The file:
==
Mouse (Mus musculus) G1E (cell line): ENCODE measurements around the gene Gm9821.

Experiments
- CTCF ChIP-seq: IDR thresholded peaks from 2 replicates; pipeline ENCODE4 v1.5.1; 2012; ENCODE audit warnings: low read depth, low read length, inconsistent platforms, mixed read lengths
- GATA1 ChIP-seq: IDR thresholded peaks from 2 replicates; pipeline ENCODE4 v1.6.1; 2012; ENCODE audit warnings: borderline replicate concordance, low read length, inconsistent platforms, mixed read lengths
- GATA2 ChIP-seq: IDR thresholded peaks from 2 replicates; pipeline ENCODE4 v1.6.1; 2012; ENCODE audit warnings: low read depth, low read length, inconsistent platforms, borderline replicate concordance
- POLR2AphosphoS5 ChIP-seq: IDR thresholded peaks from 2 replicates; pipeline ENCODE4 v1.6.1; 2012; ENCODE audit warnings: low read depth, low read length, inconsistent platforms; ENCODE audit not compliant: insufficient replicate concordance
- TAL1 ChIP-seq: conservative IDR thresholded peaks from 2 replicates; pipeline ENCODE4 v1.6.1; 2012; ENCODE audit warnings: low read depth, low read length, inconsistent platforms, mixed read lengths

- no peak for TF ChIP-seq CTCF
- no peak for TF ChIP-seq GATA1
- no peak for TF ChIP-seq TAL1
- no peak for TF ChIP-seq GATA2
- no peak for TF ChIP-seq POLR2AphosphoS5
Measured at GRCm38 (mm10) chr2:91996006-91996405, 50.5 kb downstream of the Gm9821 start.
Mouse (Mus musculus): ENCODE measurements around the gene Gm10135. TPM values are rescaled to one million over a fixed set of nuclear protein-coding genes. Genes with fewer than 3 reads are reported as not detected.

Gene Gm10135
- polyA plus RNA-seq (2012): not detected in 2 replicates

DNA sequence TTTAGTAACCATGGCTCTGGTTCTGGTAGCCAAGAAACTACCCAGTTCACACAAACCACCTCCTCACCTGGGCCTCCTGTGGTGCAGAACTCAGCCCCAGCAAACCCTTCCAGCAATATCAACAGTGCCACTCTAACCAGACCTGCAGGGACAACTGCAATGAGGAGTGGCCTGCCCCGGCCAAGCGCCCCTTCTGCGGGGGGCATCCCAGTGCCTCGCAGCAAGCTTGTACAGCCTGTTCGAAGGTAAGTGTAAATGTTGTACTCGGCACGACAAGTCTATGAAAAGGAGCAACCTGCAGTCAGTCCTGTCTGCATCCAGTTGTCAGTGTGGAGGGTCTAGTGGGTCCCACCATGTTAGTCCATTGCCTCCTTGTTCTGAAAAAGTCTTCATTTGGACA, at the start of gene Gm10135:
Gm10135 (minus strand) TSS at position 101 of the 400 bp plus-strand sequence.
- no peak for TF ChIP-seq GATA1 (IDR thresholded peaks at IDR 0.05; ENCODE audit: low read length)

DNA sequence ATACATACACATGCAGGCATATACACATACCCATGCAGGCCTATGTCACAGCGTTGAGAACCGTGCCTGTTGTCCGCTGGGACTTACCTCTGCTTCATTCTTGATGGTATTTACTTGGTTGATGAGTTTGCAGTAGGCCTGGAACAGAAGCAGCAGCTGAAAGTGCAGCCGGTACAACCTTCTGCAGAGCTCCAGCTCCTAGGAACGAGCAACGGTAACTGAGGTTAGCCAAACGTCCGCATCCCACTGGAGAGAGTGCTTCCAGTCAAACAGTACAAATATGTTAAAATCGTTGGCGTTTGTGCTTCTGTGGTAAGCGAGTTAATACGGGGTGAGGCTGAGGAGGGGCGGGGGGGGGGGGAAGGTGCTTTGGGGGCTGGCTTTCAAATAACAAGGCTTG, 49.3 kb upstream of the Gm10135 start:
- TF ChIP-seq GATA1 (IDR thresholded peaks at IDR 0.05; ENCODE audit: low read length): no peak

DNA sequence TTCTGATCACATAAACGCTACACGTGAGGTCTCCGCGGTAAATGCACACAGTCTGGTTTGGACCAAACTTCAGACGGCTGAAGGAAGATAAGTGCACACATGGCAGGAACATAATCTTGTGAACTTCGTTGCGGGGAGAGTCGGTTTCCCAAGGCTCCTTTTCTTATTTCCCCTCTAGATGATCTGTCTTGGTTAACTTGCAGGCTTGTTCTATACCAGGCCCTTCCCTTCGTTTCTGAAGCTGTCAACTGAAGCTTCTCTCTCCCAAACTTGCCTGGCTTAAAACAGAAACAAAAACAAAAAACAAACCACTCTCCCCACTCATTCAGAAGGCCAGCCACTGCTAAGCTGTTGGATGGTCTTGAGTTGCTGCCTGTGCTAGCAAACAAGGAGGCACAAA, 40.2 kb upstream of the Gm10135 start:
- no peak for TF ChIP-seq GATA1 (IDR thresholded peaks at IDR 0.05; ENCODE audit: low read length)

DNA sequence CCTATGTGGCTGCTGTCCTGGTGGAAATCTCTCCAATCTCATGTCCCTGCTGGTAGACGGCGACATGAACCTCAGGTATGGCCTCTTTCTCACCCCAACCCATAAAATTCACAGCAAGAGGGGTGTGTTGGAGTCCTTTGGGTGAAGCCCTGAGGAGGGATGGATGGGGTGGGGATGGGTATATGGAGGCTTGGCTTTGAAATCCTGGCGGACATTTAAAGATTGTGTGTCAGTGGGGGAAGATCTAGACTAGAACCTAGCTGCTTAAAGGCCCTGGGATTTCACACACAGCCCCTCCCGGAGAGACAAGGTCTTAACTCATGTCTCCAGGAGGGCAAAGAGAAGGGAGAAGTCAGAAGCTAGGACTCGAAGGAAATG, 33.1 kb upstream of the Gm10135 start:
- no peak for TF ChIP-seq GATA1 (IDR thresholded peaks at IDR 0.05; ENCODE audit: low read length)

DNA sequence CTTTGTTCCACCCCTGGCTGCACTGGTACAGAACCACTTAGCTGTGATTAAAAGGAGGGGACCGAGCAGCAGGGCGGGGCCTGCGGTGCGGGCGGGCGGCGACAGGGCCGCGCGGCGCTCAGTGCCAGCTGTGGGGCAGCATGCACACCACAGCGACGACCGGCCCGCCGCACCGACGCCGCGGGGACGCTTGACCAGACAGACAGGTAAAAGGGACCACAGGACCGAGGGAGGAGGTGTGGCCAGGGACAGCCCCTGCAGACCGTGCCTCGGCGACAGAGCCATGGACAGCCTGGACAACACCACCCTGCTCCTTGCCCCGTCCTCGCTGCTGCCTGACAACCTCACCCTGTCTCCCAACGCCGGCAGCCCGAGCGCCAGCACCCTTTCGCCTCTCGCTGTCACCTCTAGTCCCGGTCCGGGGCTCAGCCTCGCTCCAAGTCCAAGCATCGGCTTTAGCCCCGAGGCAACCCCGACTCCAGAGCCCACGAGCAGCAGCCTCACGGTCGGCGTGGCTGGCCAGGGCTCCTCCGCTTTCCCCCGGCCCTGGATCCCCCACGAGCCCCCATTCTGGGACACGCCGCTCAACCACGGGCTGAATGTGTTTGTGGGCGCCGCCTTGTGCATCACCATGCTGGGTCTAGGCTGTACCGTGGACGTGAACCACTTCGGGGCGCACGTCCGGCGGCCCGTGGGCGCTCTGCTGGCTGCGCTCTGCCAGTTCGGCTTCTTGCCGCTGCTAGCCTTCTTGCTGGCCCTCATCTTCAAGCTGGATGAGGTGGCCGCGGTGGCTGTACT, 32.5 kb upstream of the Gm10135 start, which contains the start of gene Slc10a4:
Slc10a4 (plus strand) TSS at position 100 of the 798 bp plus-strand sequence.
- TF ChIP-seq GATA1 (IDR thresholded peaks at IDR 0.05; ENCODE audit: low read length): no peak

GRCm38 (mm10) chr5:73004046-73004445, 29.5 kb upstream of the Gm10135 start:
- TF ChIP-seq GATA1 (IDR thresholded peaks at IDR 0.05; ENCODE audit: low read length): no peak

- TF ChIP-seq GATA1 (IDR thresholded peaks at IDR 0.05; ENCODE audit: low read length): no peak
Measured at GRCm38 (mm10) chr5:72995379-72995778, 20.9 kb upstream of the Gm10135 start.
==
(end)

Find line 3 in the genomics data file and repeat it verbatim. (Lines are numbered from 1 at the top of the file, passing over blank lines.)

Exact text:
- CTCF ChIP-seq: IDR thresholded peaks from 2 replicates; pipeline ENCODE4 v1.5.1; 2012; ENCODE audit warnings: low read depth, low read length, inconsistent platforms, mixed read lengths